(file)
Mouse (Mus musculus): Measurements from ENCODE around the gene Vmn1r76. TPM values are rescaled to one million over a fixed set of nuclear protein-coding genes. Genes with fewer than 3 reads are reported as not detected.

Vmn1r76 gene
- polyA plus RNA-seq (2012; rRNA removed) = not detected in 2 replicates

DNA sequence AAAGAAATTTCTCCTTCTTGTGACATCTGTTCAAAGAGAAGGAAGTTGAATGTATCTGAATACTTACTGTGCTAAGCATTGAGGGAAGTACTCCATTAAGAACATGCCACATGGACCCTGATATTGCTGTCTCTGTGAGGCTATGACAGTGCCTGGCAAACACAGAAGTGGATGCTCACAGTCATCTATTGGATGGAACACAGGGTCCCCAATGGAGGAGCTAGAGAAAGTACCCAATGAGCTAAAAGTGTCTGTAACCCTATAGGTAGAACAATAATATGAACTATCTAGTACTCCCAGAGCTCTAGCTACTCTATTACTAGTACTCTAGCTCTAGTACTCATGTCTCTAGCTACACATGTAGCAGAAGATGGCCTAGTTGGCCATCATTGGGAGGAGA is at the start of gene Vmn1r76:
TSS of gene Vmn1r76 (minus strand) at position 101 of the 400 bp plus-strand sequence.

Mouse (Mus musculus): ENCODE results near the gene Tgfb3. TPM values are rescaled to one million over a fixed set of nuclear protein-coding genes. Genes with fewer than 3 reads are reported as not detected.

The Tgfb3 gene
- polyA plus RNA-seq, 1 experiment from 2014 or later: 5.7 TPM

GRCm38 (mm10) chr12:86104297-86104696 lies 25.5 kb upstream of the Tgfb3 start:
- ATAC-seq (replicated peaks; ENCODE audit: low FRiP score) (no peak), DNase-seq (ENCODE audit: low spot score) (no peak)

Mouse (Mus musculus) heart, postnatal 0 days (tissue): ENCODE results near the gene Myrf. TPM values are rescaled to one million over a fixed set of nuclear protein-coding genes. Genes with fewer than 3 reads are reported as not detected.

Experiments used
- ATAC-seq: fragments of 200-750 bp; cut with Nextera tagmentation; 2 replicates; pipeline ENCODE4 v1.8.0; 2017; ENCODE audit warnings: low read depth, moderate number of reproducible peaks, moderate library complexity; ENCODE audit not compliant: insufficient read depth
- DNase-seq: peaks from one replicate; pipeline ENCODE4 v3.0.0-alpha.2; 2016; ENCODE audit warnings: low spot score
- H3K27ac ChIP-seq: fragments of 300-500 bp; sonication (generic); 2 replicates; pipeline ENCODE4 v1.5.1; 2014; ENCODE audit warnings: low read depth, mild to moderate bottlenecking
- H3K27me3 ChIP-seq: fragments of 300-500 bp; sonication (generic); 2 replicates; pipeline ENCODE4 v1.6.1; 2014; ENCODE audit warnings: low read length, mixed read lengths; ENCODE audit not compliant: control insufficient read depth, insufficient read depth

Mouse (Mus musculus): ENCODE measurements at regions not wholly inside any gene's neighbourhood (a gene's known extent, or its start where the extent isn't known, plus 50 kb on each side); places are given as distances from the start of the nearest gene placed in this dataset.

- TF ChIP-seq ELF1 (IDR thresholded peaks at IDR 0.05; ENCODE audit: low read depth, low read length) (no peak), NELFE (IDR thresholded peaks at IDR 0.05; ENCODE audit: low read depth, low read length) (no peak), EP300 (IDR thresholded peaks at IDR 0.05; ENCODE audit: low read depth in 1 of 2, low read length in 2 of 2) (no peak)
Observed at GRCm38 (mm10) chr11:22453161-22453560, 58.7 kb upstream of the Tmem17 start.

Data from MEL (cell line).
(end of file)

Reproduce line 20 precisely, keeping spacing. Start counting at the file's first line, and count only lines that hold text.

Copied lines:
Data from MEL (cell line).